Posted by: jacksterja | 5 September, 2006

Guest Writer – That Place called Lebanon …

an article from our safely returned Cecilia…

That Place called Lebanon …Hello avid readers of Jacki’s Jabbering,
As you all know this article is a bit overdue. My excuse is that I found it really hard to write an interesting and entertaining article about my visit to Lebanon because of the war that was happening there. Eventually I have decided to write a general article about Lebanon and it’s main attractions. Here it goes…


Lebanon is officially known as the Lebanese Republic. It is small country, which is represented by a dot on the global map of the world. Located in the Middle East at the eastern edge of the Mediterranean Sea, it is bordered by Syria to the North East and Israel to the South, with a narrow coastline along the western edge.

The flag of Lebanon features the Lebanon Cedar in the green against a white backdrop with two quarter-height horizontal red stripes on the top and bottom. The red stripes represent the blood of the martyrs that dies for Lebanon’s independence from French Colonialism. The white backdrop represents the snow on Lebanon’s mountains and the Cedar is the native Lebanese tree.
The capital of Lebanon is Beirut and it is the largest city in the country. Prior to the Lebanese Civil War (1975-2000), it was known as “Paris of the Middle East’. The city had undergone major reconstruction in recent years:
· It had largely regained its status as a tourist, cultural and intellectual centre of the Middle East.
· It is also the centre for fashion, commerce and media.
· The city was host to the Asian Basketball Championship and the Asian Football Championship.
· Beirut also successfully hosted the Miss Europe pageant twice.
· The city is home to numerous international organizations. The
United Nations Economic and Social Commission for Western Asia (ESCWA) is headquartered in Downtown Beirut while the International Labour Organization (ILO) and UNESCO (United Nations Educational, Scientific and Cultural Organization)
The city is bustling with restaurants, beach clubs, centres for performing arts, music venues, movie theatres, a casino, and a number of night clubs, pubs, and bars.

Lebanon is a place of many attractions from fresh green valleys and mountains, historical sights, fabulous entertainment, great shopping destinations to a laid-back country/village life. In honour to my fascination with history, the remainder of this article will discuss the historical attractions (which I didn’t get to see, but I am determined to see next year)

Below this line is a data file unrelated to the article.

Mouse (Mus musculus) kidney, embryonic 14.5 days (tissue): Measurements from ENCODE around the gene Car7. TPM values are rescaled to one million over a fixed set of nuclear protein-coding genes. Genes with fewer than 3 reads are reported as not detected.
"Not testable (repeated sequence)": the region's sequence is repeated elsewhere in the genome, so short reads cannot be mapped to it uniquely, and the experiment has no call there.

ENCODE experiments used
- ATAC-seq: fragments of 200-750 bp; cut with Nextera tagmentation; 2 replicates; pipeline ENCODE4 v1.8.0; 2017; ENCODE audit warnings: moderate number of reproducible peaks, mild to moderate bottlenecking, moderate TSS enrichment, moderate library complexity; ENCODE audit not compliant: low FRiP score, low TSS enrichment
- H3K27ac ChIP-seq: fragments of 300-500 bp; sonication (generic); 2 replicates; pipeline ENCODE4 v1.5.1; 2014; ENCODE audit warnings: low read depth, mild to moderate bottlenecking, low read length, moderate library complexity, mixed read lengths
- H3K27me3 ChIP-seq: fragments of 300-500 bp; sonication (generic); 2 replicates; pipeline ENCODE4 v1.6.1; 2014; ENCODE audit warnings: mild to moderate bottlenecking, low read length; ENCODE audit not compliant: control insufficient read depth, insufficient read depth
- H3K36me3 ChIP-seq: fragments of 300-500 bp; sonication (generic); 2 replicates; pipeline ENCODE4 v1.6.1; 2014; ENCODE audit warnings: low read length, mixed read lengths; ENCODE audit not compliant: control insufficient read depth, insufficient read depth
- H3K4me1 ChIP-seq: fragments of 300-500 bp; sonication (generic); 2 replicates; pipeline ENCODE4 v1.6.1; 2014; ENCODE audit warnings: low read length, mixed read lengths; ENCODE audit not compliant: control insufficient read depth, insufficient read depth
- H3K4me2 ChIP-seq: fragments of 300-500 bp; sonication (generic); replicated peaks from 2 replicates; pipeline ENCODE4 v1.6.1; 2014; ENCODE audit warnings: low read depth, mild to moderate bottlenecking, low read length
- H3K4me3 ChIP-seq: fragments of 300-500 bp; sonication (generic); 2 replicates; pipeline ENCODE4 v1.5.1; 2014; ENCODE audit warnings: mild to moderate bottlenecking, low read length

The main attractions listed below, are in my opinion part of the “1001 places you should see before you die”
Tyre: Ancient Queen of the Seas – is over 5,000 years old and as such constitutes a historian and archaeologist’s delight. Although there are remnants of Egyptian, Assyrian, Phoenician, Greek, Byzantine, Arab, and Ottoman civilizations in the city, it is the Roman ruins that are most prominent in Tyre today. Highlights include the largest Roman hippodrome in the world, an enormous triumphal arch, and an extensive Roman necropolis.
Aanjar: Commercial Hub of the Umayyad Dynasty – Mainly renowned for its graceful stone arches and wide arcades, the ruins of Aanjar offer a unique opportunity to step foot upon an ancient Islamic trading hub connecting Damascus to the Mediterranean Sea. It is among the world’s few known ruins of the 8th century Umayyad dynasty and is one of the region’s only examples of an inland commercial centre.
Baalbek: Roman City of the Sun – is home to awe-inspiring temples and city ruins, which are among the largest and finest examples of Roman architecture in the world. Located in the fertile Békaa Valley, the city of Baalbek originated in Phoenician times as a place of worship to Baal, the Phoenician Sun God. During the Hellenistic period (333-64 B.C.), the Greeks named the city Heliopolis, or “City of the Sun.” However, Baalbek entered its golden age in 47 B.C., when Julius Caesar made it a Roman colony. Byblos: Ancient Crossroads of the Mediterranean – Historians believe that the site of Byblos dates back at least 7,000 years. It is believed to be one of the oldest continuously inhabited cities in the world. The modern port city of Byblos is built upon multiple layers of ruins, dating back to as early as the Stone Age and extending to the more recent Ottoman days. Byblos offers annals of Lebanese history through its great age.
Qadisha Valley & Cedars Forest: A Natural & Spiritual Sanctuary – Quadisha Valley is known as the “Holy Valley.”It has been a place of refuge for those fleeing religious persecution since the 5th century, and it houses some of the most important early Christian monastic settlements in the world. Rock-cut chapels, grottoes, and hermitages, many painted with frescoes dating back to the 12th and 13th centuries, are tucked into the steep walls.
The Qadisha Valley and Cedars region is a prime destination for nature enthusiasts, with abundant opportunities for hiking and trekking, mountain climbing, caving, and other natural exploration. In the wintertime, the nearby Cedars Ski Resort, along with the other resorts in the northern Mount Lebanon region, are popular destinations for skiing and winter sports.
Be sure to make this lovely country one of your future destinations 😉

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